The balance of funds was set aside for physician practice integration in the market, which proved to be a much better long-term investment.
2 Understand that benchmarking is an art. The scariest position on the capital project delivery roller coaster is up front when early conceptual costs for an undefined project are needed. The Internet has compounded the fear factor by providing easily accessible information to untrained individuals who mean well, but can create more work for everyone involved in the process. Project teams that clearly convey the process of developing conceptual costs from benchmarks and understand that it is both an art and a science are much more successful.
Typical benchmarking mistakes are well-known. They start with a comparison of projects that may seem similar but have vastly different characteristics. One example recently encountered was the development of capital costs for a new hospital. The health system spoke to another system that had delivered a new hospital for a number that seemed too good to be true. After further investigation, it was.
On the surface, the two projects were similar in size and scope. They were new hospitals, each with fewer than 150 inpatient beds. But one was built in a state with low-cost labor and the other would be built in a state with some of the highest labor costs.
The real difference was noted when it was revealed that the space cost per patient bed was based on a future bed count complement that opened as shell space. While this seems like a simple example, it happens consistently across the country and causes much angst among professionals tasked with delivering the project. It is imperative to project success that a process for conceptual cost development be defined and proper use of benchmarks be implemented.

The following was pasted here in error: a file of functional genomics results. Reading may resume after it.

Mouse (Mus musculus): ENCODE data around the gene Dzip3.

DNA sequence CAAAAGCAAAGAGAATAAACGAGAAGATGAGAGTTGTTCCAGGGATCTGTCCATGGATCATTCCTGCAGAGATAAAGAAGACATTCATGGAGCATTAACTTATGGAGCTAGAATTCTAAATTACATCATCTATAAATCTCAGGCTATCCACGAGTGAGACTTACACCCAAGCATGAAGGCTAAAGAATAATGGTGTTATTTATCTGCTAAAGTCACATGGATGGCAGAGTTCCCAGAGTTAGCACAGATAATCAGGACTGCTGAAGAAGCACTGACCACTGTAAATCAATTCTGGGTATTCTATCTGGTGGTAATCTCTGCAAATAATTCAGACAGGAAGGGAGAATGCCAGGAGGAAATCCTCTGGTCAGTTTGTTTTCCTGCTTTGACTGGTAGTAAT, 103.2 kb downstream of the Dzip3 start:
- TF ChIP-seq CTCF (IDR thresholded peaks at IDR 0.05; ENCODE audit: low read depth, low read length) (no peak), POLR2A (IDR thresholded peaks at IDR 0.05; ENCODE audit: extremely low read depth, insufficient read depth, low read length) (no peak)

3 Avoid premature launch. The beauty of working on capital project delivery is the ability to see a tangible product at the end. However, health care systems often are in such a reactive rush to produce the tangible results that critical steps are missed and the process is not followed. This can lead to unmet expectations and/or delay or deferment of a project. Trying to take shortcuts can completely derail the project.
For instance, in a quest to start a design and show tangible results to its board, a hospital system launched a project without first considering all factors that could impact the program. By neglecting to understand the gaps in their planning, the hospital presented a plan that was not feasible and resulted in rework in planning and design that cost approximately $2 million and delayed the project for 18 months.